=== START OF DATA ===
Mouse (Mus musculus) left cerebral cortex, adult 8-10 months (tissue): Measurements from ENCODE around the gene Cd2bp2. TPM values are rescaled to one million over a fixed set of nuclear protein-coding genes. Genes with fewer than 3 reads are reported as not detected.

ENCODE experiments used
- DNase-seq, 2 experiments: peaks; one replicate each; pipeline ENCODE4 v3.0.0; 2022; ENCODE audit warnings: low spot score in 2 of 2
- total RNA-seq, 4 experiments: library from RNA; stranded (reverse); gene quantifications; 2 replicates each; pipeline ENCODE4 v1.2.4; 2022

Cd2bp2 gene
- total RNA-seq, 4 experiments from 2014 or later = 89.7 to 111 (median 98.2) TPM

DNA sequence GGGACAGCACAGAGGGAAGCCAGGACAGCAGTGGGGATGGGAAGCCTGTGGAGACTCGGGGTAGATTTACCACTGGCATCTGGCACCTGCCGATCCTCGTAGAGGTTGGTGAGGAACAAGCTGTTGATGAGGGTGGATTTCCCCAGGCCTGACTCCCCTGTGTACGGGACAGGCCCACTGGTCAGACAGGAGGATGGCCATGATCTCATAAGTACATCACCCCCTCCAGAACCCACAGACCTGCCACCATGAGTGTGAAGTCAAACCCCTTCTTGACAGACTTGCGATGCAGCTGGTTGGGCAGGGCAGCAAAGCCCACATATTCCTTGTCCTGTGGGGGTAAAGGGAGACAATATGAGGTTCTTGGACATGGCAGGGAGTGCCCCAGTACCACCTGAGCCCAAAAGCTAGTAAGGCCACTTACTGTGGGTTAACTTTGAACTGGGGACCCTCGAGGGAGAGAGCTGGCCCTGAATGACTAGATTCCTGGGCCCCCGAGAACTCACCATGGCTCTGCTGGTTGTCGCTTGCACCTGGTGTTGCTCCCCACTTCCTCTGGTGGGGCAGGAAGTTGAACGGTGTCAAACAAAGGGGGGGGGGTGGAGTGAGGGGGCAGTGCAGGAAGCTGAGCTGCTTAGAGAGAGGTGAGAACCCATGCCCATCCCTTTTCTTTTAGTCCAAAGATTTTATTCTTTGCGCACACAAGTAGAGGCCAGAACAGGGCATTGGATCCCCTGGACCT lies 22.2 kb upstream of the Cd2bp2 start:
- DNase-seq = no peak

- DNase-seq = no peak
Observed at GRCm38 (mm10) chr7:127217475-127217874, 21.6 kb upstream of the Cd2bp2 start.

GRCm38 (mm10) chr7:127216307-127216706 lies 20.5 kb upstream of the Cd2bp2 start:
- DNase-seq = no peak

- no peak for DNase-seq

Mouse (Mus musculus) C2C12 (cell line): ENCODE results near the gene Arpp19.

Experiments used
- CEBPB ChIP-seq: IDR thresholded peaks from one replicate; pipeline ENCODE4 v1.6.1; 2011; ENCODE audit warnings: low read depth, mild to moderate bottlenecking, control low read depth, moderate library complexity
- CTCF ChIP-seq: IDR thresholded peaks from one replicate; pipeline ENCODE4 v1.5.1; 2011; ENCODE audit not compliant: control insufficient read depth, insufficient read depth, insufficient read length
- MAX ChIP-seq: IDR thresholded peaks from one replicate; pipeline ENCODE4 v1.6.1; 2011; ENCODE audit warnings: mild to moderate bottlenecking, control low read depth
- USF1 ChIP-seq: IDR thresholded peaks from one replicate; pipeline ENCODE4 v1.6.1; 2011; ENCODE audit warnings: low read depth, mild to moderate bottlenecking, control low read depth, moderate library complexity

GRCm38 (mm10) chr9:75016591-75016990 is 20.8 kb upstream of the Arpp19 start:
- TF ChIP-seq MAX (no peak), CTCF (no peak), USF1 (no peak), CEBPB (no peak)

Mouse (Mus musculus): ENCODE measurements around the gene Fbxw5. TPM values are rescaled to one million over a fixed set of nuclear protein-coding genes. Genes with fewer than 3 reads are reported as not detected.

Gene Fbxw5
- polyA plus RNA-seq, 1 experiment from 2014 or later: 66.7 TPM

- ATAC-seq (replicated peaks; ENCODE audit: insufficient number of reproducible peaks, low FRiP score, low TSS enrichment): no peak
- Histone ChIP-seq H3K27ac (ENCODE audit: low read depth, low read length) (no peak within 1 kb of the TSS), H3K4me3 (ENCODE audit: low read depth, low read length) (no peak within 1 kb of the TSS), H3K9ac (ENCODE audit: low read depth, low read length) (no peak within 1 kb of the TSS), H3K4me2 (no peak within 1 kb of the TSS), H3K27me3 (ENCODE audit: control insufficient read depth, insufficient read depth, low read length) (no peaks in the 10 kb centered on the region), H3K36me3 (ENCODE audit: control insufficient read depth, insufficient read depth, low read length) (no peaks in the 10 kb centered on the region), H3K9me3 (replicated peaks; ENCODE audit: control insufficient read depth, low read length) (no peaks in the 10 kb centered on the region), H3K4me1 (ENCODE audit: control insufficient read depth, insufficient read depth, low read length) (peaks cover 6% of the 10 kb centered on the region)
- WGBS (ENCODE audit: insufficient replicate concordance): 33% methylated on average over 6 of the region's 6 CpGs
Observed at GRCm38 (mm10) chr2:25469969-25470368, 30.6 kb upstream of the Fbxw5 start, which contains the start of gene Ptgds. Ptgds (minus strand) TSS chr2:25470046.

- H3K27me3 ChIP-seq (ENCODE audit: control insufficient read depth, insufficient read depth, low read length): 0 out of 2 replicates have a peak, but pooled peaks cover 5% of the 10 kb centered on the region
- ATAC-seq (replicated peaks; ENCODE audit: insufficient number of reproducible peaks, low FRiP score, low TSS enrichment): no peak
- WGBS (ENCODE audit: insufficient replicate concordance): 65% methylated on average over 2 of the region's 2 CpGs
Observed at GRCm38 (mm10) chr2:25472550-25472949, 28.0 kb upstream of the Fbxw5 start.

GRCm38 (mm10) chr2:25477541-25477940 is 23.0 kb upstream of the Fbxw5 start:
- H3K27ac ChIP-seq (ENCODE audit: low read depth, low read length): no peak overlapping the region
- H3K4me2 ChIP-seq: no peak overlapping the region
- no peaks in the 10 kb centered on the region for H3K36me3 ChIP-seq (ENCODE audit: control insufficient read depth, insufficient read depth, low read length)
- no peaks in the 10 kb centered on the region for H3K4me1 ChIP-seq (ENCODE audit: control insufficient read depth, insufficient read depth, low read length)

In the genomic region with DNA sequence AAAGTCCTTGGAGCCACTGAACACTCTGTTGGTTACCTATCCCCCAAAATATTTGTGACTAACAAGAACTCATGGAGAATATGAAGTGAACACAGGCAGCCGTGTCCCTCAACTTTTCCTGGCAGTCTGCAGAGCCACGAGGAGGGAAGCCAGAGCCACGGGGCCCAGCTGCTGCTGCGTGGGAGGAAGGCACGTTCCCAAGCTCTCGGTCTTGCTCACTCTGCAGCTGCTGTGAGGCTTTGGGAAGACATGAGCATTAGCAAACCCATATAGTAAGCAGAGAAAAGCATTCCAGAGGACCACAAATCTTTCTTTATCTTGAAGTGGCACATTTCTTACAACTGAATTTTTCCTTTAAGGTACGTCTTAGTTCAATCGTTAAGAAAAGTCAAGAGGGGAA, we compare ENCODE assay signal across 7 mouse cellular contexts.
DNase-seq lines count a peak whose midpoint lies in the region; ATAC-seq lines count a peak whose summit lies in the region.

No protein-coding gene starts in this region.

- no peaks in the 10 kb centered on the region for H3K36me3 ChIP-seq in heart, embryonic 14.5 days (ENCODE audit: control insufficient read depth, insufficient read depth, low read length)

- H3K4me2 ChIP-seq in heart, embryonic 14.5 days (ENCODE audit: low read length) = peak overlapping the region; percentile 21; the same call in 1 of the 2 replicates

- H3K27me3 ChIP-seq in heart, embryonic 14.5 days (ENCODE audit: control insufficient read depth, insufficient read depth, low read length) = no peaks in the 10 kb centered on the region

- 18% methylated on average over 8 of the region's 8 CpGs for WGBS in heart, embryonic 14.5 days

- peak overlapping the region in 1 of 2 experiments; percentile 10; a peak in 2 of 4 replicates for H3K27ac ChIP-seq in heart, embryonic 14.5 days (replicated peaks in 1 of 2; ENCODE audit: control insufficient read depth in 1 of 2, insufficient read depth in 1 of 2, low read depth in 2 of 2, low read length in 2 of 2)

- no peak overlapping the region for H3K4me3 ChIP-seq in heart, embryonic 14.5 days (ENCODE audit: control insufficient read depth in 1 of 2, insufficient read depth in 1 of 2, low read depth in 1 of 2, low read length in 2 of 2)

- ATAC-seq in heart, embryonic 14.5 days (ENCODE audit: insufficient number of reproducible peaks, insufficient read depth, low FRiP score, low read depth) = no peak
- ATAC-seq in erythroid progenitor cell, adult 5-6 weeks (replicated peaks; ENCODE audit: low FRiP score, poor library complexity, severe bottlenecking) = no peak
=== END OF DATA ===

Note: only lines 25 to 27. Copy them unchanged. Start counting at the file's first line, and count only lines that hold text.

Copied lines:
- ATAC-seq (replicated peaks; ENCODE audit: insufficient number of reproducible peaks, low FRiP score, low TSS enrichment): no peak
- Histone ChIP-seq H3K27ac (ENCODE audit: low read depth, low read length) (no peak within 1 kb of the TSS), H3K4me3 (ENCODE audit: low read depth, low read length) (no peak within 1 kb of the TSS), H3K9ac (ENCODE audit: low read depth, low read length) (no peak within 1 kb of the TSS), H3K4me2 (no peak within 1 kb of the TSS), H3K27me3 (ENCODE audit: control insufficient read depth, insufficient read depth, low read length) (no peaks in the 10 kb centered on the region), H3K36me3 (ENCODE audit: control insufficient read depth, insufficient read depth, low read length) (no peaks in the 10 kb centered on the region), H3K9me3 (replicated peaks; ENCODE audit: control insufficient read depth, low read length) (no peaks in the 10 kb centered on the region), H3K4me1 (ENCODE audit: control insufficient read depth, insufficient read depth, low read length) (peaks cover 6% of the 10 kb centered on the region)
- WGBS (ENCODE audit: insufficient replicate concordance): 33% methylated on average over 6 of the region's 6 CpGs